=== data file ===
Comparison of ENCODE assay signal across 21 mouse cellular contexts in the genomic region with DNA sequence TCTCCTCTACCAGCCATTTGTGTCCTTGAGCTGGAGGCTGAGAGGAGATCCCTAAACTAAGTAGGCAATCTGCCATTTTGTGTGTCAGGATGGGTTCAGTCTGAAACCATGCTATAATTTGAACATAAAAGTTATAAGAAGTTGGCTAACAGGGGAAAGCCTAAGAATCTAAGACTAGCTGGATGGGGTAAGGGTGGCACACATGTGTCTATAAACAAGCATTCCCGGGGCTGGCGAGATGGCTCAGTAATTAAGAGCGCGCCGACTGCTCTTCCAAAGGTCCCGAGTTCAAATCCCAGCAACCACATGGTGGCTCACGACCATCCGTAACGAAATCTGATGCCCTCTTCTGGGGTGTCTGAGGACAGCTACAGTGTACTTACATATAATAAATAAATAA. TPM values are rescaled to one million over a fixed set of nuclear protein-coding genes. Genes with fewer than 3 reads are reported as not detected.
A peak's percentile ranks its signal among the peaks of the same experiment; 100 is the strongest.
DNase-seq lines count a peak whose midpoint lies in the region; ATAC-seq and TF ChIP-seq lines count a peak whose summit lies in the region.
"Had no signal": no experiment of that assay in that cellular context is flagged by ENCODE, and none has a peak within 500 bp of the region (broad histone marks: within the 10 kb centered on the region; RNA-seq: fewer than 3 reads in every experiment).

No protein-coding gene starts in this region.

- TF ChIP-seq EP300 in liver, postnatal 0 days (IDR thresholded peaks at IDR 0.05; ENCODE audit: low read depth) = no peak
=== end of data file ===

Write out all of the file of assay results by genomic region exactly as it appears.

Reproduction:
Comparison of ENCODE assay signal across 21 mouse cellular contexts in the genomic region with DNA sequence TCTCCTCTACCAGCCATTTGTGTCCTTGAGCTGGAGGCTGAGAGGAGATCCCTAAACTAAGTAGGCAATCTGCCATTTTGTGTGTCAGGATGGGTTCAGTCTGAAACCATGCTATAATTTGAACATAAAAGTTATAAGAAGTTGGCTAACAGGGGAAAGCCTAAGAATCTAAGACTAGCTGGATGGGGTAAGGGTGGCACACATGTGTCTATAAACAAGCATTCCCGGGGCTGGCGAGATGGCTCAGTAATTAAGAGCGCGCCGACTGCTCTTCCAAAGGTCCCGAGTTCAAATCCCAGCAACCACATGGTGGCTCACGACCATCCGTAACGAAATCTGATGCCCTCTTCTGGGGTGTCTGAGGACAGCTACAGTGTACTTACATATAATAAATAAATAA. TPM values are rescaled to one million over a fixed set of nuclear protein-coding genes. Genes with fewer than 3 reads are reported as not detected.
A peak's percentile ranks its signal among the peaks of the same experiment; 100 is the strongest.
DNase-seq lines count a peak whose midpoint lies in the region; ATAC-seq and TF ChIP-seq lines count a peak whose summit lies in the region.
"Had no signal": no experiment of that assay in that cellular context is flagged by ENCODE, and none has a peak within 500 bp of the region (broad histone marks: within the 10 kb centered on the region; RNA-seq: fewer than 3 reads in every experiment).

No protein-coding gene starts in this region.

- TF ChIP-seq EP300 in liver, postnatal 0 days (IDR thresholded peaks at IDR 0.05; ENCODE audit: low read depth) = no peak